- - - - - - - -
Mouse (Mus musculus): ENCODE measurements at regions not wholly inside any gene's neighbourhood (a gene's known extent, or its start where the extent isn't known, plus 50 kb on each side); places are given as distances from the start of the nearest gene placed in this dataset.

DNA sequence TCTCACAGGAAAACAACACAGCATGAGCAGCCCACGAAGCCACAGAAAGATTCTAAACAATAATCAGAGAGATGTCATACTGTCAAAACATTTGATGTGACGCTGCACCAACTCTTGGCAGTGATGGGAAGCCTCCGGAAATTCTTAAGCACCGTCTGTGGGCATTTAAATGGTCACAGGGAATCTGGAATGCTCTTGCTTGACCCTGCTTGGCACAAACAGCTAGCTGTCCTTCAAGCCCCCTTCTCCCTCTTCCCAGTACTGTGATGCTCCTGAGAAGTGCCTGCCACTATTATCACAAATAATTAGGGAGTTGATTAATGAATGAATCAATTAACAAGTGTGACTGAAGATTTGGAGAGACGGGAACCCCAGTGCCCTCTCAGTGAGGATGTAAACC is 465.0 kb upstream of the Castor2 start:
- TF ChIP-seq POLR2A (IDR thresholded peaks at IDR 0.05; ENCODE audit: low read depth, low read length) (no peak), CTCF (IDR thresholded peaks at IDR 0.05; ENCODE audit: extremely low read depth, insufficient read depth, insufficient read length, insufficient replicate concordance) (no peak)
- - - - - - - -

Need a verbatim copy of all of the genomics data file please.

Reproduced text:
Mouse (Mus musculus): ENCODE measurements at regions not wholly inside any gene's neighbourhood (a gene's known extent, or its start where the extent isn't known, plus 50 kb on each side); places are given as distances from the start of the nearest gene placed in this dataset.

DNA sequence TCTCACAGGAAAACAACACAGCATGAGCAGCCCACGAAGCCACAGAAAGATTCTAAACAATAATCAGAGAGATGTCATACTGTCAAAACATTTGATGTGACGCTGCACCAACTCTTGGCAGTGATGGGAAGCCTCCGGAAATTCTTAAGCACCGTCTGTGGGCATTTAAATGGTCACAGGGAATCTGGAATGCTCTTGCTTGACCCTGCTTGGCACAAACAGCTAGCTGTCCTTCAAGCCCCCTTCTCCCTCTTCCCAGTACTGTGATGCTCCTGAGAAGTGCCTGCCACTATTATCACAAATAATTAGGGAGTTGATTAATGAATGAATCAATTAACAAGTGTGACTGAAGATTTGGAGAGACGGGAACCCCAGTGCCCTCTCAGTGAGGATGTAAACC is 465.0 kb upstream of the Castor2 start:
- TF ChIP-seq POLR2A (IDR thresholded peaks at IDR 0.05; ENCODE audit: low read depth, low read length) (no peak), CTCF (IDR thresholded peaks at IDR 0.05; ENCODE audit: extremely low read depth, insufficient read depth, insufficient read length, insufficient replicate concordance) (no peak)